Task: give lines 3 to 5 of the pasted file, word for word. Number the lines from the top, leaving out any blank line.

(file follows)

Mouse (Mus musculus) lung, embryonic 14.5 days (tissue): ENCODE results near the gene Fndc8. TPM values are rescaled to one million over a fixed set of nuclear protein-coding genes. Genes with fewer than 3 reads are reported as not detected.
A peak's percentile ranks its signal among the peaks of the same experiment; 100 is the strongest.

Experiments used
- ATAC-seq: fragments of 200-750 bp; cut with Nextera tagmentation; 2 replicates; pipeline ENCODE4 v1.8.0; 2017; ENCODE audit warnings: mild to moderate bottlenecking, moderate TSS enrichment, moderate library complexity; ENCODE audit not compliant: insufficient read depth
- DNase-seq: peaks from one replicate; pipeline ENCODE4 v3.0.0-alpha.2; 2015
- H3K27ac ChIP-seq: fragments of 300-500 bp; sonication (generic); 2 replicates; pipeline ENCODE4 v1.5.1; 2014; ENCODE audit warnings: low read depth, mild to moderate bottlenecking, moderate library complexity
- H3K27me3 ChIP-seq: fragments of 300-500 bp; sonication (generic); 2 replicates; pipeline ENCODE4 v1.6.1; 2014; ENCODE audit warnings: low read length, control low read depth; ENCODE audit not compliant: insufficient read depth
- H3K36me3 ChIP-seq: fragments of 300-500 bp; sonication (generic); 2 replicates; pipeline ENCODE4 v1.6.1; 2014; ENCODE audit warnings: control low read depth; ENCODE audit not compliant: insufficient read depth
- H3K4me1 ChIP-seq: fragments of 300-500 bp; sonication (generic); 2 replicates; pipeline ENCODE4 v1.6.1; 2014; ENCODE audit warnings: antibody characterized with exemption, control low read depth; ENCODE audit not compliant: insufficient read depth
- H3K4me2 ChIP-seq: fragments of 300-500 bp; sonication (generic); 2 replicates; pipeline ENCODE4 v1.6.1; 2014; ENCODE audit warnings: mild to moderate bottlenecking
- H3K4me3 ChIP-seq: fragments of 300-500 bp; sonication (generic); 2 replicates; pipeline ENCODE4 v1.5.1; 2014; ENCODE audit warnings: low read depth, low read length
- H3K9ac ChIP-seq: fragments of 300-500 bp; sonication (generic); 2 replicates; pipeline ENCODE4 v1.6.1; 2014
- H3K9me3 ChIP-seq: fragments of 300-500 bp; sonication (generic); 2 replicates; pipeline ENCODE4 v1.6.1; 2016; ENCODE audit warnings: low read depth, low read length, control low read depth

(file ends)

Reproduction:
Experiments used
- ATAC-seq: fragments of 200-750 bp; cut with Nextera tagmentation; 2 replicates; pipeline ENCODE4 v1.8.0; 2017; ENCODE audit warnings: mild to moderate bottlenecking, moderate TSS enrichment, moderate library complexity; ENCODE audit not compliant: insufficient read depth
- DNase-seq: peaks from one replicate; pipeline ENCODE4 v3.0.0-alpha.2; 2015